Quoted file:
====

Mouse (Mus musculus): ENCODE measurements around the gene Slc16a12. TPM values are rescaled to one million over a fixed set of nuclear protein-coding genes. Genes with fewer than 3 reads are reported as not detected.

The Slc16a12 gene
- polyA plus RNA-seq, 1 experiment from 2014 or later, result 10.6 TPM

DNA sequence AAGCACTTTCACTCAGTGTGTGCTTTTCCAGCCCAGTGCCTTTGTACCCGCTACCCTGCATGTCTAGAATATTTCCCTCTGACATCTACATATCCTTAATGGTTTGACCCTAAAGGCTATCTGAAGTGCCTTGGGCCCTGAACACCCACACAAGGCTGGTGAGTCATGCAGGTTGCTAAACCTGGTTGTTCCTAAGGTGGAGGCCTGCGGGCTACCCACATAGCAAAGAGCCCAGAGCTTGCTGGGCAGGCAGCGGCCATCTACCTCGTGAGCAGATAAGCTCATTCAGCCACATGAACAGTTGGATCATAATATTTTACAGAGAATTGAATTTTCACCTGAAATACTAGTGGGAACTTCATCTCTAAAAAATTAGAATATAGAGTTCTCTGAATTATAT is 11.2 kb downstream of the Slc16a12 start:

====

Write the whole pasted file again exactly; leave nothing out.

Mouse (Mus musculus): ENCODE measurements around the gene Slc16a12. TPM values are rescaled to one million over a fixed set of nuclear protein-coding genes. Genes with fewer than 3 reads are reported as not detected.

The Slc16a12 gene
- polyA plus RNA-seq, 1 experiment from 2014 or later, result 10.6 TPM

DNA sequence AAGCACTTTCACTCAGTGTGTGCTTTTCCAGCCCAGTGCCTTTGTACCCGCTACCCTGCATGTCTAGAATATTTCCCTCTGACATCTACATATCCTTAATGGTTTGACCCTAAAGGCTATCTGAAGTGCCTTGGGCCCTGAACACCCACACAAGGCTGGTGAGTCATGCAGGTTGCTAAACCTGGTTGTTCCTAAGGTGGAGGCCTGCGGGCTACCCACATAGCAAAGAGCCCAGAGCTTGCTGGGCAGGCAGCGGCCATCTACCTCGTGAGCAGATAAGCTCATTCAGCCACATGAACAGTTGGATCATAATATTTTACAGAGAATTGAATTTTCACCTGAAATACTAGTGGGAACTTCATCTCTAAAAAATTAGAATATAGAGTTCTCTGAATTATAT is 11.2 kb downstream of the Slc16a12 start: